I learned that there’s no single explanatory factor that can explain who opposes foie gras and who embraces it. Obviously if you are already an animal rights activist, you are not going to see foie gras as a great thing. But as you get into the culinary side of things, you have some chefs who immediately agreed with the activists, and some who took it off their menus and signed the petition because they just wanted to be left alone, and then there were chefs who pushed back because they saw themselves as the wrong target. These are the ones who see themselves as supporting sustainable ag, local food movements, bettering people’s knowledge of the food system, and they resisted being passed as a proxy for agribusiness, and couldn’t understand why they were the ones getting hate mail and death threats, and having their restaurants protested.
But a number of the activists I spoke to on the ground in Chicago were very reasonable. And the main anti-foie gras activist in France was very reasonable. I interviewed him several times over the years. I think that in many ways the animal rights and animal welfare organizations have a very reasonable point to make—that the way animals are raised for food is not great. I think a lot of what they’re doing for the most part is really important and great work and I don’t want to deny that at all.
How much foie gras is sold in the U.S. and how does that compare to the rest of the animal agriculture industry?
It’s tiny. It’s a $25 million a year industry or it was when Sonoma Foie Gras was still operating. Now it’s even smaller, especially when you think about the whole nature of the food industry. For a company like Butterball, Perdue, or Tyson, that’s a rounding error.
You say that some animal rights groups saw banning foie gras as a battle they could win in the short-term. But you found out that wasn’t necessarily the case. Can you talk about the long-term effect of the ban(s)?
Yes, they saw it as low-hanging fruit in the beginning. There were only two large producers in the country—and since then one of them has closed down. I think that what the activists did by choosing it as a symbol to rally around actually led to a lot of unintended consequences that hurt their argument and alienated a lot of potential allies in the process.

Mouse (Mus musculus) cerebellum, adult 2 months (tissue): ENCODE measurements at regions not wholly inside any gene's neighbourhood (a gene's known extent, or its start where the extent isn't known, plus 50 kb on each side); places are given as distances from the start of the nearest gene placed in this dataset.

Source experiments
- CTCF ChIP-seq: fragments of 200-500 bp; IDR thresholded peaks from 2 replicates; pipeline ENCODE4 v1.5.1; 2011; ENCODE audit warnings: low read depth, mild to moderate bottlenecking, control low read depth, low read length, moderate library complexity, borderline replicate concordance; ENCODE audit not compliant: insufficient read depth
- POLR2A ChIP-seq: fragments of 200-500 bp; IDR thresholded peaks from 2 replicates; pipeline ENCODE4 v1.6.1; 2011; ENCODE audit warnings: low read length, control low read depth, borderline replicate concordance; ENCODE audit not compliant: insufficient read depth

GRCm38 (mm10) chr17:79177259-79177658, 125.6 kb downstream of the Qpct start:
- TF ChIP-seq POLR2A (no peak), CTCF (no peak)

The bans allowed some consumers to check a box in their minds, and say, “I don’t eat foie gras,” even if they never really ate it in the first place. It allows them to alleviate their conscience. At the same time, if you tell people that they can’t eat something, that often has the unintended consequence of increasing demand, especially as more people are calling themselves foodies, and more people are interested in adventurous or “exotic” eating.
In Chicago, a ban was instituted in 2006 and rescinded in 2008. But by 2009, there were more restaurants serving foie gras than there had been before the ban. It used to just be associated with super elite French restaurants, then all of a sudden it became a topping on burgers and hot dogs and it started to show up on menus all over the country. It’s the classic American “don’t tell me what I can’t do” trope.
You’ve said that eliminating production in the U.S. could result in more foie gras being imported from (less transparent) international sources. Can you say more about that?
The activists have been filing lawsuits with the goal to financially drain the producers or annoy them so much that they just close their doors. And no one in their right mind would set up a new foie gras farm in the U.S. today.
So what’s going to happen then if you have no farms and a high level of consumer demand? There used to be 19 different French foie gras companies that exported to the U.S., but the U.S. Department of Agriculture kept changing the rules, so most of them of gave up. But a few companies set up farms in Canada to get around it [via NAFTA]. They use the industrial, vertical method with the hydraulic machines, and individual cages for the birds. And now you also have a couple of these farms setting up farms in China, mostly to supply the East Asian metropolises that have a lot of money like Singapore, Taiwan, Hong Kong—where European cultural products are highly valued as a status symbol.
So I see restaurants here either importing it from Canada or Chinese farms. And that could be opening the door for production practices that would affect people, animals, and the environment in a way that would be deemed worse by a lot of people. So the question them becomes: Do you try to regulate it or eliminate it? Eliminating it will create a void that will get filled somehow.
Photos courtesy of Micheala DeSoucey.